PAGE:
October 8, 2015

Cornell Cinema Fails to Gain Funding Increase

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After a heated discussion at the Student Assembly meeting Thursday, Cornell Cinema advocates failed to garner the requisite 14 votes necessary to increase cinema funding next year. The S.A. will address the issue again at next week’s meeting.

Earlier this week, the Appropriations Committee voted to recommend that the S.A. deny Cornell Cinema’s request for a $1.40 per student funding increase, raising the allocations from the student activity fee from $10.60 to $12 per student.

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Fourteen out of 17 possible votes were required to grant Cornell Cinema additional funding at the S.A. meeting Thursday, but the final vote was 11 to 6. The issue will be addressed again at next week’s meeting. (Cameron Pollack / Sun Senior Photographer)

About 40 people from the community came with posters and passionately spoke in support of Cornell Cinema.  Supporters called the program a “beacon in the dark” and a unique cultural experience that enriches life at Cornell.

Cornell Cinema argued that the funding they receive now only covers 30 percent of their operating budget, while most other groups get funding to cover 70 to 100 percent of their budgets.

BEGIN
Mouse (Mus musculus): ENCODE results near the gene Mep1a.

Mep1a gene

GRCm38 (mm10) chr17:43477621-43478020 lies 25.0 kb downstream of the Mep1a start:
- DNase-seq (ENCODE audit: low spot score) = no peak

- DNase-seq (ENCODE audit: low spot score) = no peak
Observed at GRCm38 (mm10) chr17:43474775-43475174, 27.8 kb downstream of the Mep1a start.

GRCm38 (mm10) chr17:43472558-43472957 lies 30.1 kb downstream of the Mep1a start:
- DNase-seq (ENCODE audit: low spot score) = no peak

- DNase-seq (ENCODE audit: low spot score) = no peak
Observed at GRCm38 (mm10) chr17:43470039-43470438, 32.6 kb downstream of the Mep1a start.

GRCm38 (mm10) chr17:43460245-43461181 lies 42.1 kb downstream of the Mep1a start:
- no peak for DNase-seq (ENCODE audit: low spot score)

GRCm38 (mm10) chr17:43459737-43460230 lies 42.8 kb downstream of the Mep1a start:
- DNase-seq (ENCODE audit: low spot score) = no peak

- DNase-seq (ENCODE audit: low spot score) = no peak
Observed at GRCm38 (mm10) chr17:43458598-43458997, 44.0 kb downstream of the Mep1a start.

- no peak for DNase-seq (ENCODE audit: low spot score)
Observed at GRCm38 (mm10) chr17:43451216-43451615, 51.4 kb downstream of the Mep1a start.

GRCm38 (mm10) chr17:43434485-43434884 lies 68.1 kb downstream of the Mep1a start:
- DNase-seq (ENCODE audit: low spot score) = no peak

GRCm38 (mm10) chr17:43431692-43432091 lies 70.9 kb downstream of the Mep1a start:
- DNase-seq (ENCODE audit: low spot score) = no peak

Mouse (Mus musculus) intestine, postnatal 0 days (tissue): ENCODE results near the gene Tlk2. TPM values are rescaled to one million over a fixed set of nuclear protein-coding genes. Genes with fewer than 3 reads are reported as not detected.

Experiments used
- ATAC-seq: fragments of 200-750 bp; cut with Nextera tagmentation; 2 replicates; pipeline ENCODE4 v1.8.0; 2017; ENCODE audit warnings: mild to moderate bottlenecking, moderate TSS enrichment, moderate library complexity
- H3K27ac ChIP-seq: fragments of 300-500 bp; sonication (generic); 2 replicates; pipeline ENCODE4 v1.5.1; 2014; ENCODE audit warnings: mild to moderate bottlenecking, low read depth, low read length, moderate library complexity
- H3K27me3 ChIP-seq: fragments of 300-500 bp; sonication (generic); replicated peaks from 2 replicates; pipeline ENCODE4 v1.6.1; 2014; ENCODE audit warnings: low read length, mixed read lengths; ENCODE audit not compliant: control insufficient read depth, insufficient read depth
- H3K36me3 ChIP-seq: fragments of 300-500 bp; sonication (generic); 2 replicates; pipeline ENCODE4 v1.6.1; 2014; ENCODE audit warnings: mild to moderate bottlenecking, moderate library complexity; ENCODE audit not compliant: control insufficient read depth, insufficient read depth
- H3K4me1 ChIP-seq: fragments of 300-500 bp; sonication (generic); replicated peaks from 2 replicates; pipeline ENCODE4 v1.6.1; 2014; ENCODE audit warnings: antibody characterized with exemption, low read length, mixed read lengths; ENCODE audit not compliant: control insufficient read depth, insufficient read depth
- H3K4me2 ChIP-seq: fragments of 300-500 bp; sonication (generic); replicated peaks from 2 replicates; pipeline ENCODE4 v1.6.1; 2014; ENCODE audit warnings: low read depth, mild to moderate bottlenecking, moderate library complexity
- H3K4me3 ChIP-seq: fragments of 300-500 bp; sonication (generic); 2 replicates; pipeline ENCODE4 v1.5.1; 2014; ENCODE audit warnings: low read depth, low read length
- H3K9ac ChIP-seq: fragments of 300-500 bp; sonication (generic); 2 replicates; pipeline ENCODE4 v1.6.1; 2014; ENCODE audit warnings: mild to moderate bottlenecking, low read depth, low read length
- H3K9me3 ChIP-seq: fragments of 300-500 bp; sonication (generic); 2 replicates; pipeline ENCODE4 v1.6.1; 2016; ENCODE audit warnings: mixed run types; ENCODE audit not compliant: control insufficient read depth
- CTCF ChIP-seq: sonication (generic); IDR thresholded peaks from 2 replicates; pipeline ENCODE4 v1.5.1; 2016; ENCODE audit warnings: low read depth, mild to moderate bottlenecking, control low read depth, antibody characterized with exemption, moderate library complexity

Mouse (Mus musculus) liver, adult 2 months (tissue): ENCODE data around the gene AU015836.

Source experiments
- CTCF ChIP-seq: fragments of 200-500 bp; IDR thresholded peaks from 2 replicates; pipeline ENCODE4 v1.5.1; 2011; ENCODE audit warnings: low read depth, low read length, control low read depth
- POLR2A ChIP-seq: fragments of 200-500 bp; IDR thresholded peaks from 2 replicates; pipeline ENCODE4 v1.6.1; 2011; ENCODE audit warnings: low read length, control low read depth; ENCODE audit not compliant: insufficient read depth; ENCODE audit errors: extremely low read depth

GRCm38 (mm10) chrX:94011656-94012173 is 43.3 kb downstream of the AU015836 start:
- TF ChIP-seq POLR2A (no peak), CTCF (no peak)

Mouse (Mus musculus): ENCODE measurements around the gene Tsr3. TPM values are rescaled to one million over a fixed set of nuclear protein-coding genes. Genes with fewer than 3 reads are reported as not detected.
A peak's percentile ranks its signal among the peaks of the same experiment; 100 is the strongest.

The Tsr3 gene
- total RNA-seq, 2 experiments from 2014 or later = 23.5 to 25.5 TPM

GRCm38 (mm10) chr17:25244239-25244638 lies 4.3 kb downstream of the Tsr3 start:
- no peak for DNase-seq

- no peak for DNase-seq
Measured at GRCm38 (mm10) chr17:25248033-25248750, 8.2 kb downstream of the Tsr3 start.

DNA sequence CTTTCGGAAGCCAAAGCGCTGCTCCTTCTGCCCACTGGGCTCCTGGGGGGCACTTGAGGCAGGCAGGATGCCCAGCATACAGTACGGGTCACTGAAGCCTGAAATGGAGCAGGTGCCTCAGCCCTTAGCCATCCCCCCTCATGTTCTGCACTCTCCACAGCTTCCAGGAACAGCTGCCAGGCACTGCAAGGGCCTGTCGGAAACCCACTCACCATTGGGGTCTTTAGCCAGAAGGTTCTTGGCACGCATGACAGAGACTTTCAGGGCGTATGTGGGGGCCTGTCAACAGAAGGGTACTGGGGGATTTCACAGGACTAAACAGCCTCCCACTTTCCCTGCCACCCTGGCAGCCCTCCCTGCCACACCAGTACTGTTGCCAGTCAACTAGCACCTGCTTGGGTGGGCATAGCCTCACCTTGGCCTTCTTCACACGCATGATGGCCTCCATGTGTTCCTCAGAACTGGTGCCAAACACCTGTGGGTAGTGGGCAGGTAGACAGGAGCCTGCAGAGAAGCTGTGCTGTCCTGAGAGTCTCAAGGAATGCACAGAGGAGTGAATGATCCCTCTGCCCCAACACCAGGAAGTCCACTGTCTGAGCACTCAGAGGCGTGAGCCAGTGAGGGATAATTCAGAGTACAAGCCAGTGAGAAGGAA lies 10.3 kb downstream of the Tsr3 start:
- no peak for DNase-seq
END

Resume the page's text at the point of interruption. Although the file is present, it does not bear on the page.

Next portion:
Mary Fessenden, director of Cornell Cinema, said she was frustrated with the S.A.’s refusal to recognize the high operating costs the cinema must shoulder.

“I felt like I wasn’t quite able to get through to them the idea that it simply does cost more for a cinema program,” she said.

Representatives from Cornell Cinema said that since outside funding sources have decreased, they need the increase in funding to sustain the program, which reaches 10,700 undergraduates and puts out 180 programs per year.

Representatives added that they would use the additional funding to help cover film rentals, handling fees and special events, such as having a live orchestra to accompany a silent film.

Cornell Cinema is already the fourth largest recipient out of all the groups who receive funding, according to the appropriations committee. They suggested that Cornell Cinema look over their budget to cut back on costs.

“They say they’re trying to maintain the current funding, but they don’t understand that by maintaining the current funding they will injure the cinema,” said David Gouldthorpe ’18, secretary of Cornell Cinema Student Advisory Board.

Fourteen out of 17 possible votes were needed to grant Cornell Cinema the increase in funding, but the final vote was 11 to 6.

“I hope that [the next meeting] is fact and data driven, and I hope the conversation leads the representatives to make informed decisions about how the impacts on the budget will affect Cornell Cinema in a holistic way,” said Juliana Batista ’16.

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